Fighting fatigue one sleep at a time

01 Jun 2022 The Navigator

Seafarers work in a heavily regulated industry. Like many other dedicated professionals out there, they face a workload that is physically and mentally challenging. Prolonged stress, working long hours in an isolated place and not finding enough time to sleep can all lead to immense fatigue. The good news is that there is plenty that can be done to help combat stress and promote healthy, restorative sleep. Captain James Foong FNI explains further

Fatigue can be described as a drowsy state of deprived sleep and extreme tiredness. Seafarers who are fatigued may experience diminishing cognitive ability, and a loss of interest in their work, which could endanger themselves, their colleagues, the ship they are operating, and the wider marine environment. Here are a few reasons why a seafarer might be prone to fatigue:

In the past, a ship’s captain had pretty much one job to do – to manoeuvre the vessel from port A to B. However, things have changed, thanks in no small part to the increase in telecommunication devices available. Nowadays, captains and their bridge teams must answer emails, sort out essential documentation and attend to overwhelming administrative work, regardless of time zones or passage scheduling. Meanwhile, the technical side of actually operating the ship still requires their full attention. Often, an officer can only take on the extra administrative work required of them during their ‘rest’ time.

According to a survey carried out by Cardiff University, officers tend to underreport their working time on timesheets to comply with audits and inspections (Seafarer fatigue: The Cardiff Research Programme). Almost 50% of seafarers reported that their working hours are at least 85 hours or more. When short-staffed, seafarers can legally work up to 91 to 98 hours per week, which is double the maximum number of working hours regulated by the International Labour Organization (ILO) for shore workers.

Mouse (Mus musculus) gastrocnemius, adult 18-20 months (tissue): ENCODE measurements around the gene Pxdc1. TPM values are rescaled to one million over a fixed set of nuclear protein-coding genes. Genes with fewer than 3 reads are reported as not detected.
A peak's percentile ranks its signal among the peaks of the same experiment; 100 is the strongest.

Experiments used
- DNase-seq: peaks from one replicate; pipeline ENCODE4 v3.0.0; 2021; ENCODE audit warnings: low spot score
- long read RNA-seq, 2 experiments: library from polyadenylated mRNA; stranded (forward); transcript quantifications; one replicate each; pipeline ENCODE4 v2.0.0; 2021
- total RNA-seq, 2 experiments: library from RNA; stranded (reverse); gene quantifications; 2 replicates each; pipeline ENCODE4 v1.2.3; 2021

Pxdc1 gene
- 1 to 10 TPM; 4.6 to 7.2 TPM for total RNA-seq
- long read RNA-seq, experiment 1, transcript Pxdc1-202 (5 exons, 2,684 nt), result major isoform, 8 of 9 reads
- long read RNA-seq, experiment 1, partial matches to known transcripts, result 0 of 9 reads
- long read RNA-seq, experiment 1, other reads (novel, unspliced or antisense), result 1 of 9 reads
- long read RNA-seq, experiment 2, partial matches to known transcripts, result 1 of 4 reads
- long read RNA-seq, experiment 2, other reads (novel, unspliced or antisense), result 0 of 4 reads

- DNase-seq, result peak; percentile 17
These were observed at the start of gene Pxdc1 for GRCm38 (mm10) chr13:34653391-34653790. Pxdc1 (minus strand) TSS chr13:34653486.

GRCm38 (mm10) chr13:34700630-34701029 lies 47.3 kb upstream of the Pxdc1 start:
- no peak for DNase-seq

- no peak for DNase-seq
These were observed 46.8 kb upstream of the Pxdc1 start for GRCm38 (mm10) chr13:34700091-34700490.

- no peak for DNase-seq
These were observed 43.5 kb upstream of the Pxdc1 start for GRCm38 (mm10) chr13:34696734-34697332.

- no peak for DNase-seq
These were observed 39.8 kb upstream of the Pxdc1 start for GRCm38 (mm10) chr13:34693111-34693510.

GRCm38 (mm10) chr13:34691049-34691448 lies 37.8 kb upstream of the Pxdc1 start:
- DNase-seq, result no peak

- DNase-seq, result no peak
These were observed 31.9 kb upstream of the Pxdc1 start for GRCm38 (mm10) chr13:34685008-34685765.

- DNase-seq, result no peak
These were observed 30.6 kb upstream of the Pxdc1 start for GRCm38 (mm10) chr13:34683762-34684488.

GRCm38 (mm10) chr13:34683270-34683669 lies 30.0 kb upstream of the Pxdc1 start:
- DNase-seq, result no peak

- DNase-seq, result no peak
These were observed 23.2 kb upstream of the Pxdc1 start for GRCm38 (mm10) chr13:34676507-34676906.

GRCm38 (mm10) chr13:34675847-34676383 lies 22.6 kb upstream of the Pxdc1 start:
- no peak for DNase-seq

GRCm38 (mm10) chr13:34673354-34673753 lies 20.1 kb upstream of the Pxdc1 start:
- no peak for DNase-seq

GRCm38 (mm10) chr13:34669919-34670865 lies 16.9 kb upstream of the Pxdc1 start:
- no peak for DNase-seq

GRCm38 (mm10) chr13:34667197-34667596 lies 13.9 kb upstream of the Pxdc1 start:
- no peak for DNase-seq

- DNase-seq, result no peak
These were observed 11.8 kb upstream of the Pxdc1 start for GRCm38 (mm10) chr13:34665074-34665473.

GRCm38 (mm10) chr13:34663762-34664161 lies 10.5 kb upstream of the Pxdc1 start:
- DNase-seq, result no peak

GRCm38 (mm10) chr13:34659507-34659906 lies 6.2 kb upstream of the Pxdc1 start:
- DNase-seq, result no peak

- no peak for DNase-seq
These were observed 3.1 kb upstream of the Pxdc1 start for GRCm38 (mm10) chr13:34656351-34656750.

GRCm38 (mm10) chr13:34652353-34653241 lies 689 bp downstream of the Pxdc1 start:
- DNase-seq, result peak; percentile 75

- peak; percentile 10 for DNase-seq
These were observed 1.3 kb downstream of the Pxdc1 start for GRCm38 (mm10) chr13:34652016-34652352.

Watch systems
Deck officers can traditionally work a maximum of 12 hours on watch a day to comply with STCW. This schedule means officers get multiple intervals of break throughout a day. However, in many cases, navigating officers work overtime when there are no extra crew members to act as back-up. Officers in this situation may only manage three or four hours of sleep after factoring in overtime and the need to eat and take a shower before getting ready for their next shift.

Studies have shown disruptive sleep-wake cycles like this are unlikely to be sustainable for an extended period. The added stress they produce can lead to reduced reaction times, severe mental health concerns, and increased risk of illness.

Environmental factors
Working at sea is remote by nature. The isolated working environment onboard ship can impose additional mental stress on seafarers who find it hard to deal with such remoteness. Additionally, issues such as severe ship motions during heavy weather; incessant chatter over the walkie-talkie and vibrations from the vessel being loaded or unloaded can add extra levels of physical discomfort that also affect a seafarer’s mood and levels of fatigue.

So, what can be managed onboard to ensure seafarers are physically and mentally fit and protected as much as possible from the negative consequences of fatigue?

Suitable surroundings
Soundproof insulation is a highly effective way to reduce unwanted sound traveling into the cabins and disrupting sleep. Standard fiberglass composite and dampening acoustic sealant both offer good soundproofing properties to muffle airborne and impact noise.